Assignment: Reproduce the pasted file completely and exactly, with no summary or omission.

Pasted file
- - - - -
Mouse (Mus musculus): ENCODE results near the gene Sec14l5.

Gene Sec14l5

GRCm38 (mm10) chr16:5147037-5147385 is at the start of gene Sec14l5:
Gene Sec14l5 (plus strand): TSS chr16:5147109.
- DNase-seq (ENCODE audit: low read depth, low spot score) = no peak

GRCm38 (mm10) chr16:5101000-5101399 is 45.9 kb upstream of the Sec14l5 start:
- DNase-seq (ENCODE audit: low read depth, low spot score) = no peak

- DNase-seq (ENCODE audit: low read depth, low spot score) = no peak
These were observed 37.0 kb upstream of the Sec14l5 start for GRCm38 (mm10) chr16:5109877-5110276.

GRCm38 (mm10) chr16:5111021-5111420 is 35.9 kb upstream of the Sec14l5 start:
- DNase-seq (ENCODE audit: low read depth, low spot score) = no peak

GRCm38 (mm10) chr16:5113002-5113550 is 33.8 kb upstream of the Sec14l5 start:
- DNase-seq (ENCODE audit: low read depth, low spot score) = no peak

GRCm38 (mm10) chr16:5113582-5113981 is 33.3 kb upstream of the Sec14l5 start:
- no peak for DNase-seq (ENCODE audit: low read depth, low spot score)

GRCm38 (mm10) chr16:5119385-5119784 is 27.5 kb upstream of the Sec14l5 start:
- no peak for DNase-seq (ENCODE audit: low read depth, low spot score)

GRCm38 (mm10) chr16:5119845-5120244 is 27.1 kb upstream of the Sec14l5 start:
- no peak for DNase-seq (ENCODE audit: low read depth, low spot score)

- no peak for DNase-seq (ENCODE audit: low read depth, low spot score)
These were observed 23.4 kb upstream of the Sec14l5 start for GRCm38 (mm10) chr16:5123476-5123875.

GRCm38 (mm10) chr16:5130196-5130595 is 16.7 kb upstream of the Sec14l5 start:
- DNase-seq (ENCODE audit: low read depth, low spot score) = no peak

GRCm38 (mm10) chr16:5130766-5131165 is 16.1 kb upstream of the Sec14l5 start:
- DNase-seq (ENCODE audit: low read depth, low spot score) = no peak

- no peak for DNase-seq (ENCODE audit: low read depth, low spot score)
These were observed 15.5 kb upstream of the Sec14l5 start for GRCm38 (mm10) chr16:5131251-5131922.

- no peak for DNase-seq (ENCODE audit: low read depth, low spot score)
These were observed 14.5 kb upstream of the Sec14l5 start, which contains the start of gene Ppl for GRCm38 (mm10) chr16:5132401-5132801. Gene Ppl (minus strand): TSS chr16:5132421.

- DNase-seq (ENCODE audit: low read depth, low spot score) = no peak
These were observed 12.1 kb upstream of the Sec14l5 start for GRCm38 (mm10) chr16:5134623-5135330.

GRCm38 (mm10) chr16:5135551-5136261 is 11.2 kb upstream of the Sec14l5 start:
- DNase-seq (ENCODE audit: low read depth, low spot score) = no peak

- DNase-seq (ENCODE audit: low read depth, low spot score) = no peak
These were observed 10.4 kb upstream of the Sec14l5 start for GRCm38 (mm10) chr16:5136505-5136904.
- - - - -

Mouse (Mus musculus): ENCODE results near the gene Sec14l5.

Gene Sec14l5

GRCm38 (mm10) chr16:5147037-5147385 is at the start of gene Sec14l5:
Gene Sec14l5 (plus strand): TSS chr16:5147109.
- DNase-seq (ENCODE audit: low read depth, low spot score) = no peak

GRCm38 (mm10) chr16:5101000-5101399 is 45.9 kb upstream of the Sec14l5 start:
- DNase-seq (ENCODE audit: low read depth, low spot score) = no peak

- DNase-seq (ENCODE audit: low read depth, low spot score) = no peak
These were observed 37.0 kb upstream of the Sec14l5 start for GRCm38 (mm10) chr16:5109877-5110276.

GRCm38 (mm10) chr16:5111021-5111420 is 35.9 kb upstream of the Sec14l5 start:
- DNase-seq (ENCODE audit: low read depth, low spot score) = no peak

GRCm38 (mm10) chr16:5113002-5113550 is 33.8 kb upstream of the Sec14l5 start:
- DNase-seq (ENCODE audit: low read depth, low spot score) = no peak

GRCm38 (mm10) chr16:5113582-5113981 is 33.3 kb upstream of the Sec14l5 start:
- no peak for DNase-seq (ENCODE audit: low read depth, low spot score)

GRCm38 (mm10) chr16:5119385-5119784 is 27.5 kb upstream of the Sec14l5 start:
- no peak for DNase-seq (ENCODE audit: low read depth, low spot score)

GRCm38 (mm10) chr16:5119845-5120244 is 27.1 kb upstream of the Sec14l5 start:
- no peak for DNase-seq (ENCODE audit: low read depth, low spot score)

- no peak for DNase-seq (ENCODE audit: low read depth, low spot score)
These were observed 23.4 kb upstream of the Sec14l5 start for GRCm38 (mm10) chr16:5123476-5123875.

GRCm38 (mm10) chr16:5130196-5130595 is 16.7 kb upstream of the Sec14l5 start:
- DNase-seq (ENCODE audit: low read depth, low spot score) = no peak

GRCm38 (mm10) chr16:5130766-5131165 is 16.1 kb upstream of the Sec14l5 start:
- DNase-seq (ENCODE audit: low read depth, low spot score) = no peak

- no peak for DNase-seq (ENCODE audit: low read depth, low spot score)
These were observed 15.5 kb upstream of the Sec14l5 start for GRCm38 (mm10) chr16:5131251-5131922.

- no peak for DNase-seq (ENCODE audit: low read depth, low spot score)
These were observed 14.5 kb upstream of the Sec14l5 start, which contains the start of gene Ppl for GRCm38 (mm10) chr16:5132401-5132801. Gene Ppl (minus strand): TSS chr16:5132421.

- DNase-seq (ENCODE audit: low read depth, low spot score) = no peak
These were observed 12.1 kb upstream of the Sec14l5 start for GRCm38 (mm10) chr16:5134623-5135330.

GRCm38 (mm10) chr16:5135551-5136261 is 11.2 kb upstream of the Sec14l5 start:
- DNase-seq (ENCODE audit: low read depth, low spot score) = no peak

- DNase-seq (ENCODE audit: low read depth, low spot score) = no peak
These were observed 10.4 kb upstream of the Sec14l5 start for GRCm38 (mm10) chr16:5136505-5136904.